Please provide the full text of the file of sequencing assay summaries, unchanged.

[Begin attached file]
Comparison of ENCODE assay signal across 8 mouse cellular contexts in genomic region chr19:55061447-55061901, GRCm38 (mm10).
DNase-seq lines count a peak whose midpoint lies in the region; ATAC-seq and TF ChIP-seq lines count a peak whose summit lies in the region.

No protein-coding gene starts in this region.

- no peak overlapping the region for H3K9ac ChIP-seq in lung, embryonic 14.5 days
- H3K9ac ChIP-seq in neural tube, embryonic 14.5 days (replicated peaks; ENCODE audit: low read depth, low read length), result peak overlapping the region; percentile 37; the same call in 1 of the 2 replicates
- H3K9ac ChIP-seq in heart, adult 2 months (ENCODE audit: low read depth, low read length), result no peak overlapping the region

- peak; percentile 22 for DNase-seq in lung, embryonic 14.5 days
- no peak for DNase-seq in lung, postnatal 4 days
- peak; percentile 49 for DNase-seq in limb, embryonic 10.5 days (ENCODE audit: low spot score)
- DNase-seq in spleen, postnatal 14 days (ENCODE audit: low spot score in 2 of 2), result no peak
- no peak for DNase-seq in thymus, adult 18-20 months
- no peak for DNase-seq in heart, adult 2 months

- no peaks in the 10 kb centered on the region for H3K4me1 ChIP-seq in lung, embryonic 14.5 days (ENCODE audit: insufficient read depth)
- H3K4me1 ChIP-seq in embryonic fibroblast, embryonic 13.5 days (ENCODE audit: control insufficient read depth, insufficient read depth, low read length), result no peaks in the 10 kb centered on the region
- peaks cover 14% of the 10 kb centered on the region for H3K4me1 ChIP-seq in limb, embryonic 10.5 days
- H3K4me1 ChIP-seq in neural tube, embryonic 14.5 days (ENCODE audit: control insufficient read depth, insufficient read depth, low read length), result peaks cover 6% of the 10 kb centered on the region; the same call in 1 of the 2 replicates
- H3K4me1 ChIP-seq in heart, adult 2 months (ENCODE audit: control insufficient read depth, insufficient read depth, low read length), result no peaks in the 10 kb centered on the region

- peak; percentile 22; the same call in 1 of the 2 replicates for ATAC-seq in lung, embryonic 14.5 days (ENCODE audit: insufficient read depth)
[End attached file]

Comparison of ENCODE assay signal across 8 mouse cellular contexts in genomic region chr19:55061447-55061901, GRCm38 (mm10).
DNase-seq lines count a peak whose midpoint lies in the region; ATAC-seq and TF ChIP-seq lines count a peak whose summit lies in the region.

No protein-coding gene starts in this region.

- no peak overlapping the region for H3K9ac ChIP-seq in lung, embryonic 14.5 days
- H3K9ac ChIP-seq in neural tube, embryonic 14.5 days (replicated peaks; ENCODE audit: low read depth, low read length), result peak overlapping the region; percentile 37; the same call in 1 of the 2 replicates
- H3K9ac ChIP-seq in heart, adult 2 months (ENCODE audit: low read depth, low read length), result no peak overlapping the region

- peak; percentile 22 for DNase-seq in lung, embryonic 14.5 days
- no peak for DNase-seq in lung, postnatal 4 days
- peak; percentile 49 for DNase-seq in limb, embryonic 10.5 days (ENCODE audit: low spot score)
- DNase-seq in spleen, postnatal 14 days (ENCODE audit: low spot score in 2 of 2), result no peak
- no peak for DNase-seq in thymus, adult 18-20 months
- no peak for DNase-seq in heart, adult 2 months

- no peaks in the 10 kb centered on the region for H3K4me1 ChIP-seq in lung, embryonic 14.5 days (ENCODE audit: insufficient read depth)
- H3K4me1 ChIP-seq in embryonic fibroblast, embryonic 13.5 days (ENCODE audit: control insufficient read depth, insufficient read depth, low read length), result no peaks in the 10 kb centered on the region
- peaks cover 14% of the 10 kb centered on the region for H3K4me1 ChIP-seq in limb, embryonic 10.5 days
- H3K4me1 ChIP-seq in neural tube, embryonic 14.5 days (ENCODE audit: control insufficient read depth, insufficient read depth, low read length), result peaks cover 6% of the 10 kb centered on the region; the same call in 1 of the 2 replicates
- H3K4me1 ChIP-seq in heart, adult 2 months (ENCODE audit: control insufficient read depth, insufficient read depth, low read length), result no peaks in the 10 kb centered on the region

- peak; percentile 22; the same call in 1 of the 2 replicates for ATAC-seq in lung, embryonic 14.5 days (ENCODE audit: insufficient read depth)